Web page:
Dorset residents encouraged to use NHS Test and Trace service

The new NHS Test and Trace system launches today (Thursday 28 May) across England, and Public Health Dorset is encouraging any residents with symptoms of coronavirus to use the service.

NHS Test and Trace will identify those who have had close contact with people who have tested positive for coronavirus, helping to reduce the spread of the virus and save lives. 

Sam Crowe, Director of Public Health at Dorset and Bournemouth, Christchurch and Poole (BCP) Councils, said:

“As lockdown restrictions begin to ease gradually, it’s important to recognise we all need to take responsibility for controlling the spread of coronavirus. Alongside continuing effective social distancing, the NHS Test and Trace service will be key for us to contain local cases and prevent a second peak in infections.

“The instruction is clear: if you have symptoms of coronavirus, self-isolate, get tested and share your contacts with NHS Test and Trace. We’re grateful for the role our communities have played so far in following the rules and limiting the spread of COVID-19 in Dorset, so we’re urging local people to keep this up by using this new service and following any advice they are given.”

Public Health Dorset is reminding residents of what they need to do if they develop coronavirus symptoms:

  1. Isolate: As soon as you develop symptoms – a new, continuous cough OR a high fever OR a loss/change of taste or smell – you should self-isolate. Stay at home for 7 days, and anyone else in your household should stay home for 14 days.
  2. Test: Book a test online at uk/coronavirus or call 119 if you have no internet access. Anyone with symptoms can book a test, now including children under 5.
  3. Results: If your test is positive, you and your household need to complete your period of isolation. If it’s negative, you can all end your isolation.
  4. Share contacts: If your test is positive, the NHS Test and Trace service will contact you by text, email or phone to give you instructions on sharing details of places you’ve been and who you’ve been in close contact with so they can be given advice on what to do.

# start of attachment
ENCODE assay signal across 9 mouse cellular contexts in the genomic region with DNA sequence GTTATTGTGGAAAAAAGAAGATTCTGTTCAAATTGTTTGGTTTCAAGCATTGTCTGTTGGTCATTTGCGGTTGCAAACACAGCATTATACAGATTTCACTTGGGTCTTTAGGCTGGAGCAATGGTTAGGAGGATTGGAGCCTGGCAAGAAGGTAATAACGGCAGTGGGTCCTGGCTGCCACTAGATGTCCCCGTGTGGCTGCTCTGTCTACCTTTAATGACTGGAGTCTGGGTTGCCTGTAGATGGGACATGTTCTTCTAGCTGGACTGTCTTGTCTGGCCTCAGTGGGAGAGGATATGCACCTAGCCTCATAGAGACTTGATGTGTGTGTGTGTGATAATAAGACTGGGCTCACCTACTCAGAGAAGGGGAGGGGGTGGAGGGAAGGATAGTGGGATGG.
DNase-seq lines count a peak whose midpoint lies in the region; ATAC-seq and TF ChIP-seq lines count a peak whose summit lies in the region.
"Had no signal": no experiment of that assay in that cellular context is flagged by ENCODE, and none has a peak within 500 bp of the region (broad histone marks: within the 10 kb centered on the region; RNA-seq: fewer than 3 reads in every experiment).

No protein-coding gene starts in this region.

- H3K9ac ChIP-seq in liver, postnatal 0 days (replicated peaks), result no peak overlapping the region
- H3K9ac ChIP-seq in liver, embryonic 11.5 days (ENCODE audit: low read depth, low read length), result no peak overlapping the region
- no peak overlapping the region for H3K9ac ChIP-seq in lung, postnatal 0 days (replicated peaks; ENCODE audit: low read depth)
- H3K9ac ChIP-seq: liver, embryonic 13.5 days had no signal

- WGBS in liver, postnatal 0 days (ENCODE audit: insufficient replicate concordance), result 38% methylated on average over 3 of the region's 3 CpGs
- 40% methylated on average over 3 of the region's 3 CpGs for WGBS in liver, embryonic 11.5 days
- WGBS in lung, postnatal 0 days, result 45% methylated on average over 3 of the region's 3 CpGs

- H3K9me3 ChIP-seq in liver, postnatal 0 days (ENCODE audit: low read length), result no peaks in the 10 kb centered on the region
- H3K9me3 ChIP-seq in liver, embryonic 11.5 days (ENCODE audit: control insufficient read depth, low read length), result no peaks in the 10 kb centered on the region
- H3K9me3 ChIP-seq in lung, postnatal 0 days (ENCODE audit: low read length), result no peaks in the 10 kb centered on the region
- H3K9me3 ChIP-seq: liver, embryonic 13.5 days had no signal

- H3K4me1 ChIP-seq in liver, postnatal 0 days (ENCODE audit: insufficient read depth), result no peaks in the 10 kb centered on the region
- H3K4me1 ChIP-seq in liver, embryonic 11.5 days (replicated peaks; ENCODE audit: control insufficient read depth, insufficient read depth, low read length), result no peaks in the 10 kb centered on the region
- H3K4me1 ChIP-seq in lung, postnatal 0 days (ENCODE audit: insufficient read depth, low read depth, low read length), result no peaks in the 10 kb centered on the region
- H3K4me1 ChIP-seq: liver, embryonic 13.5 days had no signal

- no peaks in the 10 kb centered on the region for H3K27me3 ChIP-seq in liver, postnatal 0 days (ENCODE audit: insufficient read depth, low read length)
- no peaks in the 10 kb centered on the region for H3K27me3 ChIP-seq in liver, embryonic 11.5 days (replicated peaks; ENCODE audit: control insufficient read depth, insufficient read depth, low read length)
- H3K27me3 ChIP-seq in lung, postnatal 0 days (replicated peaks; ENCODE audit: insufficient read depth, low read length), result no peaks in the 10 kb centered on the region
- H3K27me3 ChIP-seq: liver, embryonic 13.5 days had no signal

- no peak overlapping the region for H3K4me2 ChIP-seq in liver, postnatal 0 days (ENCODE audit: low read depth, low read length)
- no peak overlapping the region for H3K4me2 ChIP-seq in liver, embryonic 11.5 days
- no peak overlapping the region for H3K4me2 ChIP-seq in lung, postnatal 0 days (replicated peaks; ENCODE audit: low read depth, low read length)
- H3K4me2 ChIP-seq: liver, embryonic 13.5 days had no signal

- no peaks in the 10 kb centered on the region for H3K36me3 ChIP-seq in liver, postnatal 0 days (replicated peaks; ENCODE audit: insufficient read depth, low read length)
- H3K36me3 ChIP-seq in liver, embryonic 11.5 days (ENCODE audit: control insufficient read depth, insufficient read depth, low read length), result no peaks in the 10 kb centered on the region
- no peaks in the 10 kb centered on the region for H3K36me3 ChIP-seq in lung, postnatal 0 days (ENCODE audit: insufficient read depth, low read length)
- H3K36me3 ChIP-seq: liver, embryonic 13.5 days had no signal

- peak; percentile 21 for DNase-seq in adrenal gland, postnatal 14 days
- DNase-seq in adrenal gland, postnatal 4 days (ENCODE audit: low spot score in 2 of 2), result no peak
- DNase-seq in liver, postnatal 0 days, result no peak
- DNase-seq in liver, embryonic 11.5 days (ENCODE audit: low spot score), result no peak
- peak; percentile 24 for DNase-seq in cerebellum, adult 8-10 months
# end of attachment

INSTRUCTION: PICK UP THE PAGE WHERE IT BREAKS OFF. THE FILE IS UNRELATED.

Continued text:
If you’re identified as a close contact of a positive case:

  1. Alert: You will be contacted by NHS Track and Trace by text, email or phone call, and you’ll be told what you need to do to communicate with the service.
  2. Isolate: You’ll be told to stay at home and self-isolate for 14 days from your last contact with the person who tested positive, even if you currently feel well, to avoid unknowingly spreading the virus. Other members of your household don’t need to self-isolate unless you have symptoms, but they should take extra care with handwashing, social distancing and avoiding contact with you.
  3. Test if needed: If you develop symptoms, other members of your household should self-isolate immediately for 14 days. You should book a test – if it’s positive, you should stay home for 7 days and you will need to follow the process for identifying contacts. If it is negative, you must still complete your 14-day self-isolation period because the virus may not be detectable yet.

Staff from Public Health Dorset are joining NHS Test and Trace’s 25,000-strong contact tracing team which has the capacity to trace contacts of up to 10,000 people who test positive per day.

A package of £300 million of new funding has been made available to local authorities to work with NHS Test and Trace to develop local outbreak control plans, building on the work already done so far to respond to coronavirus. Public Health Dorset will work with Dorset Council and BCP Council to identify and contain potential outbreaks in places such as workplaces, housing complexes, care homes and schools, ensure testing capacity is deployed effectively and help the most vulnerable in self-isolation access essential services in their area.

Published on:
28/05/2020, 00:00